Soft Porn, Hardcore Profits

It’s been a brutal week for those lonely souls who’ve been without love for any length of time. The approach of Valentine’s Day came like a truly sinister flu. At first, there are only a few hints of the approaching doom – flower shops begin to advertise conspicuously on TV and the color pink quickly becomes the new red. A week before the big day, however, the public is bombarded with advertisements for teddy bears, candy and red roses.

For good or ill, my fellow journalists and I cover these topics, most notably in Lifestyles pieces and op-ed ruminations. Most papers are filled with stories ranging from features on how candy hearts are made to op-ed pieces about how Valentine’s Day is just another holiday created by the corporations to bank on all the money that we, as a consumer-driven society, have accumulated, thanks to our ability to mass-produce everything, including the selling of love and joy. Or something like that.

The old and worn column about how Valentine’s Day is a worthless and meaningless holiday, I believe, should be put to rest. It’s a little-guarded trade secret that those who write that sort of article aren’t getting any sort of action and they’re viciously bitter because of it.

Instead of being so pessimistic about such a meaningless holiday, we as Americans should embrace it for what it is – a chance to make money. Horatio Alger would put his head down in shame if he saw how we object to such a promising enterprise. Capitalizing on the holiday is not to selling out, it’s buying in.

According to the U.S. Census Bureau, jewelry stores sold $2.1 billion in merchandise last February. Roses, too, see a lot of playing time. The value of rose production was about $70 million in 2005. The average person eats 24 pounds of candy a year, so it’s evident Russell Stover and M&M/Mars Company make oodles of cash every year, especially during Valentine’s Day.

So in order to be a true American, it’s obvious that an investment in something related to Valentine’s Day is appropriate. If you’re considering commodifying love, it’s important to think in terms of stability. Ask yourself what you can invest in that will almost always deliver a profit. The answer is found in mankind’s oldest profession – prostitution, and, more specifically, adult entertainment.

My friend, in his quest to make a million dollars, has been studying NASDAQ and possible investments he can make in order to achieve his goal. I often made fun of him because he’s Jewish and he was seriously considering investing in a gold company and another that invested in jewelry. This all changed when he discovered New Frontier Media.

New Frontier Media, Inc. is the second largest publicly-owned porn machine in the country. They’re fairly small, but they compete well with Playboy because they offer hardcore viewing. The company buys amateur video porn, does all the editing and then sends it repackaged to seven adult-themed pay-per-view networks, as well as video-on-demand platforms in cable, satellite, and hotels.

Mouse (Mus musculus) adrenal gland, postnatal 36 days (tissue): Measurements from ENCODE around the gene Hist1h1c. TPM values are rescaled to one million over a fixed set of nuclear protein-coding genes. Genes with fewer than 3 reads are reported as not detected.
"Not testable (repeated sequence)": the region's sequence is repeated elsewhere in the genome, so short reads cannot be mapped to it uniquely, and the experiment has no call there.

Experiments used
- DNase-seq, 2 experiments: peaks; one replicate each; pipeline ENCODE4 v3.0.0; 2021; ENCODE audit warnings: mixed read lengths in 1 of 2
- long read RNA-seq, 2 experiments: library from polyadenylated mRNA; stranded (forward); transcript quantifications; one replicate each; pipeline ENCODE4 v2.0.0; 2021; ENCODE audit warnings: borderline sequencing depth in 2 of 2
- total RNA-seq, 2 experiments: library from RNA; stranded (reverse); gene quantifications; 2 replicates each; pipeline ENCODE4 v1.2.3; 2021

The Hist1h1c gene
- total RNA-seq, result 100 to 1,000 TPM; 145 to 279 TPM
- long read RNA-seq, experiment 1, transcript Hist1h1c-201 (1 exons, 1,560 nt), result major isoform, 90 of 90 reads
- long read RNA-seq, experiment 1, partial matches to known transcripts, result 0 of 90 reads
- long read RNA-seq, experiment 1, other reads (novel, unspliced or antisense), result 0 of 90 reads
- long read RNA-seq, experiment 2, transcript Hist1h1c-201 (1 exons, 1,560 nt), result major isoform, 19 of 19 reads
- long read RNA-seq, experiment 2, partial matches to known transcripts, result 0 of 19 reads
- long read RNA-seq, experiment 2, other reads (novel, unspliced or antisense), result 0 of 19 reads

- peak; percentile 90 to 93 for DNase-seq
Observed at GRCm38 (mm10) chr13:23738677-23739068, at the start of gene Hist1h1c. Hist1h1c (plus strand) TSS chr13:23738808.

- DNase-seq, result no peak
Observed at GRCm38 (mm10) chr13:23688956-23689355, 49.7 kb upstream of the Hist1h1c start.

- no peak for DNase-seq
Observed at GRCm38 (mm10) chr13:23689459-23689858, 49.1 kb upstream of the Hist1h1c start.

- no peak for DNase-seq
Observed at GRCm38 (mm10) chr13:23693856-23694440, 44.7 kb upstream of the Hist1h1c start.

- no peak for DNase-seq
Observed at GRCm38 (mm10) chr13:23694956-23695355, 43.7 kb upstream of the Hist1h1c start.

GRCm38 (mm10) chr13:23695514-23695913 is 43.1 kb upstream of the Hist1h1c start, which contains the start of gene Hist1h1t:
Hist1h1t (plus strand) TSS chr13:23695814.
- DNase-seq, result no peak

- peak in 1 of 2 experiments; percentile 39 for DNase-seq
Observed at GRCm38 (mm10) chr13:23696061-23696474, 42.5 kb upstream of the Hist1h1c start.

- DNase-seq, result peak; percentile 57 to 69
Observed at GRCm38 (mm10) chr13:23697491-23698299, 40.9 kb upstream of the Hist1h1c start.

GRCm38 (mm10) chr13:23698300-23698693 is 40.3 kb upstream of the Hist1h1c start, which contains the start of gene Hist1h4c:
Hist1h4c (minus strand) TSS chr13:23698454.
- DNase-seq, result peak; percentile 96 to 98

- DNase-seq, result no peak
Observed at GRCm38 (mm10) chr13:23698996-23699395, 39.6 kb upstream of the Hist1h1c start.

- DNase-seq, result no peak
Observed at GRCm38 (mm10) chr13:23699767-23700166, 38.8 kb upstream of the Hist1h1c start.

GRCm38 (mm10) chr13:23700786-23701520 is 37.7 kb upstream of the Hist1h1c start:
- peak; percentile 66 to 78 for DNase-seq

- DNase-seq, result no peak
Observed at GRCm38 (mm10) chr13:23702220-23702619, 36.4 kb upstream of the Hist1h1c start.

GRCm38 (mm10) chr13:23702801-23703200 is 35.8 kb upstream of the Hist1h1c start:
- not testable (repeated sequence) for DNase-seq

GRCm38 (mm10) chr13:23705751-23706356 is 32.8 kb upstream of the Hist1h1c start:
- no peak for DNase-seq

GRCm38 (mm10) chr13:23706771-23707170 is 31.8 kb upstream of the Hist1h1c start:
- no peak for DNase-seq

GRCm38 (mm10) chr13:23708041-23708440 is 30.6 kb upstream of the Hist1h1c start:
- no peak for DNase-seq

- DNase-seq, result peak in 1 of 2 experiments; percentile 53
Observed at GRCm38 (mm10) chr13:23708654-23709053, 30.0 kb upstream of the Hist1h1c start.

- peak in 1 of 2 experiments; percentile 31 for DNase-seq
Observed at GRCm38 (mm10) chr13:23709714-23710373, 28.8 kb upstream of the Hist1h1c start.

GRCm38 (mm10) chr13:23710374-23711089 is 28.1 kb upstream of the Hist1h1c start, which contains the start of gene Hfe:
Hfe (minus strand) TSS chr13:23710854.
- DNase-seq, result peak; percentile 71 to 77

The company is only national, but a recent acquisition of MRG Entertainment Inc. for $20 million offers a promising future. MRG Entertainment Inc. offers international porn and has in it’s portfolio a massive library of images. These assets could very well prove vital for growth for New Frontier Media, and its stock prices display a confidence in that purchase.

Right now, New Frontier Media, Inc. sells its stock for about seven dollars a share, and the stock seems to be rising. Over the last year, this small company saw shares selling at about $6.60. My friend is investing in the company as we speak and recommends others do the same. He said that the recent merger excites profits but that after the dust settles, one can expect to see an increase in stock profits.

I have no objections to feeding the capitalistic beast that is Valentine’s Day. But I find that buying flowers and teddy bears is a bit childish and adheres too much to instant gratification. Articles about the increase in chocolate sales and how to make candy hearts are insulting because they usually avoid the fact that many purchases for Valentine’s are at the local sex stores. I want to offer something new, useful and adult oriented.

This year, instead of buying a box of chocolates, handcuffs, edible panties, or roses, get the gift that keeps on giving. Buy your loved one some stock in New Frontier Media. Don’t just indulge in capitalism; embrace it by fooling around with the stock market.

Pun intended.

Jeff Winkler is a sophomore journalism and philosophy major. His column appears on Wednesdays in The Traveler.

[Original piece available here.]

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